Bangladesh will begin seeking bids for its second nuclear power plant project as soon as next year to expand and diversify the country's power supply amid its prolonged economic boom, Prime Minister Sheikh Hasina has said.
As for the proposed second plant, the government is still searching for land, she told Nikkei Asian Review, a Japanese financial newspaper, in an exclusive interview published yesterday.
Hasina said she hopes to build the second nuclear power plan in the south, one of the country's poorest regions. Bangladesh will consider inviting proposals after the election, once the land is secured.
Quoting local media as saying, Nikkei reports that China, which has stepped up involvement in Bangladesh in recent years under its flagship Belt and Road Initiative, has expressed interest in building the plant.
According to the Bangladesh Power Development Board, natural gas accounts for 58 percent of Bangladesh's 17,340 megawatts of installed power generation capacity. But with domestic gas production declining, the country plans to significantly increase imports of liquefied natural gas as well as employ nuclear power and renewable energy to meet demand, which is growing by an estimated 10% annually.
Hasina has embarked on an ambitious infrastructure programme since taking office in early 2009 -- she was also prime minister from 1996 to 2001. The number of power plants has grown to 121 from 27, while access to electricity has risen to 93 percent of the 166 million population from 47 percent. She has pledged 100 percent access by the middle of next year.
The country's first nuclear plant is being built in Pabna's Rooppur.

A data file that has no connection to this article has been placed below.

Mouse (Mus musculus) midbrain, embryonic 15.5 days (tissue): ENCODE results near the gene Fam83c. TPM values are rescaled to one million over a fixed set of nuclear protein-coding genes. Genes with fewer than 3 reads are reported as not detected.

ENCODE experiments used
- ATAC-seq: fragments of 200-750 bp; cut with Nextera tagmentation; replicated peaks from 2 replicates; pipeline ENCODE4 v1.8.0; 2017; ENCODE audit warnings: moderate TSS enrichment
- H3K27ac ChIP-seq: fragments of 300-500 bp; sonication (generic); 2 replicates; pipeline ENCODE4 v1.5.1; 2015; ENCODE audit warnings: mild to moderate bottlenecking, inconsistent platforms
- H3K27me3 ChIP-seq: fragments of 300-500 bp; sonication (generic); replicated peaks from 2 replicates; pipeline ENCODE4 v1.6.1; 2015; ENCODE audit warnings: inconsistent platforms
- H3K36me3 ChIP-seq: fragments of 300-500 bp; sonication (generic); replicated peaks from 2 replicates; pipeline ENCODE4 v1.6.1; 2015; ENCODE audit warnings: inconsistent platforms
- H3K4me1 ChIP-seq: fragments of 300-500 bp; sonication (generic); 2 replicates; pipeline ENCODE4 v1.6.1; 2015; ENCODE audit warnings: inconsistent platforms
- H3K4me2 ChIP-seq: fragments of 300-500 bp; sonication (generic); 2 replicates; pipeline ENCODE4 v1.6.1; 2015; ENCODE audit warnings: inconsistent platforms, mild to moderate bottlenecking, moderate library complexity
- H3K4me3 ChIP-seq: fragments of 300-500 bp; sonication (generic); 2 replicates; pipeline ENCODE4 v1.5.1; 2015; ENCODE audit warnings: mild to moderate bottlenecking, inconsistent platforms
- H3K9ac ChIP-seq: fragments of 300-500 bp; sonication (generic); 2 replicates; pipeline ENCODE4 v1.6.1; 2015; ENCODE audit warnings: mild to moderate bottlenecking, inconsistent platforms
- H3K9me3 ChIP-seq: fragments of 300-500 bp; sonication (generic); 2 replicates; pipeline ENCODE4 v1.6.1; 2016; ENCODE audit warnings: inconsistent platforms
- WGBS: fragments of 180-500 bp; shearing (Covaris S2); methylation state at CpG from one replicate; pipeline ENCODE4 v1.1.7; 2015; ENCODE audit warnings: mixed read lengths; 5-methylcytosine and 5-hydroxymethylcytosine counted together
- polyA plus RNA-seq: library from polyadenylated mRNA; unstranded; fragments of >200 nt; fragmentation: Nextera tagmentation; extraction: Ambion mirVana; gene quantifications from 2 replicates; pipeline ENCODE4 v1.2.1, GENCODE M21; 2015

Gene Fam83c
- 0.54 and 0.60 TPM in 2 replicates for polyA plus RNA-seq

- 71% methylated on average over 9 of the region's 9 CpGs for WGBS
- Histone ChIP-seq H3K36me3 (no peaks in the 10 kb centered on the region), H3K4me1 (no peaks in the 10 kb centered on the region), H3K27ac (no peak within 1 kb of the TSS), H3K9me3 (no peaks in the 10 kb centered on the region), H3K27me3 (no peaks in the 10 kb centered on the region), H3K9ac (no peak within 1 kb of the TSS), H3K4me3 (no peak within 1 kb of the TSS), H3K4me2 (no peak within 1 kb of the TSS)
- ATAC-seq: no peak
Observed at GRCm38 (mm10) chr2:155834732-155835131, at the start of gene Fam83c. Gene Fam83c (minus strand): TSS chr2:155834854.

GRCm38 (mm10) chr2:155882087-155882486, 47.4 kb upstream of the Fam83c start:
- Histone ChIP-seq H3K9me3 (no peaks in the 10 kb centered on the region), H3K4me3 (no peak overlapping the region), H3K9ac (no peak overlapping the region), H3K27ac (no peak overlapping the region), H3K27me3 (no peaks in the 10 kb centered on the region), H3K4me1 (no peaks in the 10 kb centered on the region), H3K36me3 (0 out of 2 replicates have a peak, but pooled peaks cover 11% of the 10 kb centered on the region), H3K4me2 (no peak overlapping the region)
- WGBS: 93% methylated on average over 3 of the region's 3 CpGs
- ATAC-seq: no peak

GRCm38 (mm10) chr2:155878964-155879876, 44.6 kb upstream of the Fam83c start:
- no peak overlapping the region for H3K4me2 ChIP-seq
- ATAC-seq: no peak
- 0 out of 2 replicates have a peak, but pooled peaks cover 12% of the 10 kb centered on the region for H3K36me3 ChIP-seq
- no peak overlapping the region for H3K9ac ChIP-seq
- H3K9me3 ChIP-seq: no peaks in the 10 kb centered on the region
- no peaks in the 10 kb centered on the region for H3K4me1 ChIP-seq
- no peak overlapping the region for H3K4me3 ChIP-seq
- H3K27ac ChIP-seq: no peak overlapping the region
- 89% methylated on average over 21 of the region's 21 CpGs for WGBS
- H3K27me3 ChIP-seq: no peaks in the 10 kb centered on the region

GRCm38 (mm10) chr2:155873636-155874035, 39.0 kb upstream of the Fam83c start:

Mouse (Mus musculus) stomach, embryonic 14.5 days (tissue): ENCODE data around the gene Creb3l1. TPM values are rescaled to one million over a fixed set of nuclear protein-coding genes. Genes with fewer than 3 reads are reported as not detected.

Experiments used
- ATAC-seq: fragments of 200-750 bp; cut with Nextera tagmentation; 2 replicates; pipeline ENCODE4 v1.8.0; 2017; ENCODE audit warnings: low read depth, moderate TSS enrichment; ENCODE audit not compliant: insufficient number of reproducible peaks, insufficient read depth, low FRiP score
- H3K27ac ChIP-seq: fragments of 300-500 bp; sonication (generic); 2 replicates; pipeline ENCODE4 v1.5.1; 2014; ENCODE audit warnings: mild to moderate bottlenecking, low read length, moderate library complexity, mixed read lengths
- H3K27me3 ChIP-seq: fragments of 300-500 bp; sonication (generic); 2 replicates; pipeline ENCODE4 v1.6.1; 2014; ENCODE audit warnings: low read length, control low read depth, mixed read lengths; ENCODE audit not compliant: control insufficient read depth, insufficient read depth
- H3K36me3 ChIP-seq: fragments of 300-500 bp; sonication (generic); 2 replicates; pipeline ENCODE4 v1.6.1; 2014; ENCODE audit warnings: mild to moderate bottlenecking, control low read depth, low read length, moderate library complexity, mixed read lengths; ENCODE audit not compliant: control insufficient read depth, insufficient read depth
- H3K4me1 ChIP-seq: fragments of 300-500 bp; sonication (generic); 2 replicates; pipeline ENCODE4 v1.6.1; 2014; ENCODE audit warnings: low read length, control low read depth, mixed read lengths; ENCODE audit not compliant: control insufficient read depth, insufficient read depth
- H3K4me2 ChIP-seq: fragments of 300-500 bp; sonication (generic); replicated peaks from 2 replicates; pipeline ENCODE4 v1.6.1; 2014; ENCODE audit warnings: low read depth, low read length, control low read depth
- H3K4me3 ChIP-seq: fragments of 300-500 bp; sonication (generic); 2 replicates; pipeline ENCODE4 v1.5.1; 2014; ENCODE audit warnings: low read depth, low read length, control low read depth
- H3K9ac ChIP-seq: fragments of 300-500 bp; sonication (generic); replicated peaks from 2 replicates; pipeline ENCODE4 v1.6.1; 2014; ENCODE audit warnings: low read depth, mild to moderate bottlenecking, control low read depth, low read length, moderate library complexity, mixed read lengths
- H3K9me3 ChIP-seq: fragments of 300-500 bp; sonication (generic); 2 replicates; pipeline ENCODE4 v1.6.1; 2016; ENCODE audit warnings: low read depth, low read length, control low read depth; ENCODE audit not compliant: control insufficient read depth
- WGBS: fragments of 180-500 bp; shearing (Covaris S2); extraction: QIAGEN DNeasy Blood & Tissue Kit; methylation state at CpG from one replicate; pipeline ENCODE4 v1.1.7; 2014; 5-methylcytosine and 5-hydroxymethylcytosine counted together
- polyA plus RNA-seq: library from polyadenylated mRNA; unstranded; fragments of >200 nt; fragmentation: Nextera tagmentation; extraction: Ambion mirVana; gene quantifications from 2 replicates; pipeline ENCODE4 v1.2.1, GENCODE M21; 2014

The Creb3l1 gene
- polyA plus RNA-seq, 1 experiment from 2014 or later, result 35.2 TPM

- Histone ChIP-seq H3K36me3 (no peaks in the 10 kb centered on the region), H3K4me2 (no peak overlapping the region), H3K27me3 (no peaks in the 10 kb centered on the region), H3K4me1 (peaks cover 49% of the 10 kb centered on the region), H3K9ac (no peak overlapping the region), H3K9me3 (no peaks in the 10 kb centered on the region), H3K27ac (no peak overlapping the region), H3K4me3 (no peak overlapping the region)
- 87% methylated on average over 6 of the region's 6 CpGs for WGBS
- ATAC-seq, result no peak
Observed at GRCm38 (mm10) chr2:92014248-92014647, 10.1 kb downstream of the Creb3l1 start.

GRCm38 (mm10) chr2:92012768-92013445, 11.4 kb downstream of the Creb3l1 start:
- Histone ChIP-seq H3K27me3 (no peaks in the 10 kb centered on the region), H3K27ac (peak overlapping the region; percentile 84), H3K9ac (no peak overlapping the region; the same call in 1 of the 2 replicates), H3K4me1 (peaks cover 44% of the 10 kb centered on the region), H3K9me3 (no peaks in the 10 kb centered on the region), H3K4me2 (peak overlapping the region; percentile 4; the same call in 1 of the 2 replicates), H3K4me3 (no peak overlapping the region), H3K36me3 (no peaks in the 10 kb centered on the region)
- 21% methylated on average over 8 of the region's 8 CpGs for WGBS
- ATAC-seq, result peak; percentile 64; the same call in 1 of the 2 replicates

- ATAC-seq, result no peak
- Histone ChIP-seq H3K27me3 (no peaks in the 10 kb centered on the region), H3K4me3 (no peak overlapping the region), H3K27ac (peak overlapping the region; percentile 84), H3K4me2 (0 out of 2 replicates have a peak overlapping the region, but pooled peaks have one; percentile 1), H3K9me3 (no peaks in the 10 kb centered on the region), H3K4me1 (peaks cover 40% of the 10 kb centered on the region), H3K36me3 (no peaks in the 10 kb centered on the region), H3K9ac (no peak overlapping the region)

The PM said the facility's two reactors, with output capacity totalling 2,400 megawatts, "will start producing electricity in 2024".
She added that Bangladesh's rapid economic expansion will pick up further momentum to hit 10 percent annual growth over the next three years, and will shed its “least developed country” status from 2024.
The PM said growth is projected to accelerate to 8.25 percent this fiscal year and would continue to increase. “If elected, I can assure you that the programme we have undertaken will get us up to 10 percent by 2021.”
Hasina said Bangladesh could become Asia's fastest growing economy through a range a policies. One example she gave was the country's attempt to coax foreign companies to set up in a new network of 100 special economic zones. Currently 11 of the zones are now functioning and 79 are under construction.
On the influx of some 800,000 Rohingya refugees from Myanmar into Bangladesh since 2016, Hasina brushed aside concerns that the situation would become an election issue.
She said Bangladeshis felt solidarity with the Rohingya after their own experiences in the independence war with Pakistan in 1971, when an estimated 10 million fled into neighbouring India.
“We have done our part,” she added. “We gave them shelter, we are providing them food, healthcare and taking care of children and taking care of women."
Hasina repeated assurances that no refugee would be forced to return to Myanmar but called on other countries and multinational organisations to help resolve the issue. It is now the international community's turn to figure out "how to make Myanmar take back their people to their own country," she said.